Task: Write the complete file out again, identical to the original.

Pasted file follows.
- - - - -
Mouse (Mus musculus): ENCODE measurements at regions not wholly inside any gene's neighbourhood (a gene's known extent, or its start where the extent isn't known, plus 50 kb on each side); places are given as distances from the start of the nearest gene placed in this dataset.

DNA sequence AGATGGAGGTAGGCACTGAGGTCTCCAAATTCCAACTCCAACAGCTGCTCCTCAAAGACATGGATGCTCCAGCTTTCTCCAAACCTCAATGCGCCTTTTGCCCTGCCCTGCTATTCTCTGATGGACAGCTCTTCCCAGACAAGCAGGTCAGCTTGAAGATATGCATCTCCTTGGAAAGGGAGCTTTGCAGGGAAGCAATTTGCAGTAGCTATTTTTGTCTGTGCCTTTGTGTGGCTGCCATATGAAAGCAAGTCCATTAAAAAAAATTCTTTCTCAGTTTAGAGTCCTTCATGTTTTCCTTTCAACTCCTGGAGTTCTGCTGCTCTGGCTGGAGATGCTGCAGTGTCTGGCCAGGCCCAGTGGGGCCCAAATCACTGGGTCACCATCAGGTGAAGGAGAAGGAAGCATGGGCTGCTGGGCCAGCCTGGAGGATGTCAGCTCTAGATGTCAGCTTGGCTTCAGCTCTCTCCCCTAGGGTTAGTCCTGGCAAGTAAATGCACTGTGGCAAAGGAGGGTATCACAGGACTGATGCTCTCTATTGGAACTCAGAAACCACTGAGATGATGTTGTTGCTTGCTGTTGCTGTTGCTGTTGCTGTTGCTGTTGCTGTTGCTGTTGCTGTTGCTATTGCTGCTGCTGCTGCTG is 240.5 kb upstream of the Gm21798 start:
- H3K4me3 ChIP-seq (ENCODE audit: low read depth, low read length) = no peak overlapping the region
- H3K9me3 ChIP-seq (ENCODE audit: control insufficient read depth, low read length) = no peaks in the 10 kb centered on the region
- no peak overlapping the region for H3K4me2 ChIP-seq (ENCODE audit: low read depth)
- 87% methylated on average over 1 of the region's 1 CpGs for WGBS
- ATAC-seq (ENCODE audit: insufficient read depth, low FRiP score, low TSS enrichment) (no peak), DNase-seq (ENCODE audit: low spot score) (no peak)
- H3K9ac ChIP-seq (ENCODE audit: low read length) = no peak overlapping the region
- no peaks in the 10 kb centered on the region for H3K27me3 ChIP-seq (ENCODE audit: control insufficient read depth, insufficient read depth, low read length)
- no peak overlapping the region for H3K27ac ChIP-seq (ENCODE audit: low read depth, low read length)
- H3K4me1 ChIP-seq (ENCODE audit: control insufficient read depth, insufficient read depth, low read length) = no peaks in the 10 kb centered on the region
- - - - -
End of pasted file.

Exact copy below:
Mouse (Mus musculus): ENCODE measurements at regions not wholly inside any gene's neighbourhood (a gene's known extent, or its start where the extent isn't known, plus 50 kb on each side); places are given as distances from the start of the nearest gene placed in this dataset.

DNA sequence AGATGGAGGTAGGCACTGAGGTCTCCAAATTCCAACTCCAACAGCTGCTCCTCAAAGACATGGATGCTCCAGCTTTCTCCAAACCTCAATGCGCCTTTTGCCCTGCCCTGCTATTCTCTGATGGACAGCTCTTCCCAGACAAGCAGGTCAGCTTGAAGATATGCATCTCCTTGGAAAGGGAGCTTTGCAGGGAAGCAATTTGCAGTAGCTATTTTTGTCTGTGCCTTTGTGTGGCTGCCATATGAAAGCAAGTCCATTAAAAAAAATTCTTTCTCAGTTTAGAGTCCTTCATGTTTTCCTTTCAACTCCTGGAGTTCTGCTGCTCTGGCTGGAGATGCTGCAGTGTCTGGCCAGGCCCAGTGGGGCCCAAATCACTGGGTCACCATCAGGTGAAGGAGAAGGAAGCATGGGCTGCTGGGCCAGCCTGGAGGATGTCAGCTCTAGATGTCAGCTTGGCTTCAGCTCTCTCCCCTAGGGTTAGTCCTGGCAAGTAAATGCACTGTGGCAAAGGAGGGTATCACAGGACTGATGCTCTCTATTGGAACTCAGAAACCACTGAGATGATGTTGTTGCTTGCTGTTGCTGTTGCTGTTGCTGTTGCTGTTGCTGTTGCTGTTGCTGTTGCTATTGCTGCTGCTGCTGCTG is 240.5 kb upstream of the Gm21798 start:
- H3K4me3 ChIP-seq (ENCODE audit: low read depth, low read length) = no peak overlapping the region
- H3K9me3 ChIP-seq (ENCODE audit: control insufficient read depth, low read length) = no peaks in the 10 kb centered on the region
- no peak overlapping the region for H3K4me2 ChIP-seq (ENCODE audit: low read depth)
- 87% methylated on average over 1 of the region's 1 CpGs for WGBS
- ATAC-seq (ENCODE audit: insufficient read depth, low FRiP score, low TSS enrichment) (no peak), DNase-seq (ENCODE audit: low spot score) (no peak)
- H3K9ac ChIP-seq (ENCODE audit: low read length) = no peak overlapping the region
- no peaks in the 10 kb centered on the region for H3K27me3 ChIP-seq (ENCODE audit: control insufficient read depth, insufficient read depth, low read length)
- no peak overlapping the region for H3K27ac ChIP-seq (ENCODE audit: low read depth, low read length)
- H3K4me1 ChIP-seq (ENCODE audit: control insufficient read depth, insufficient read depth, low read length) = no peaks in the 10 kb centered on the region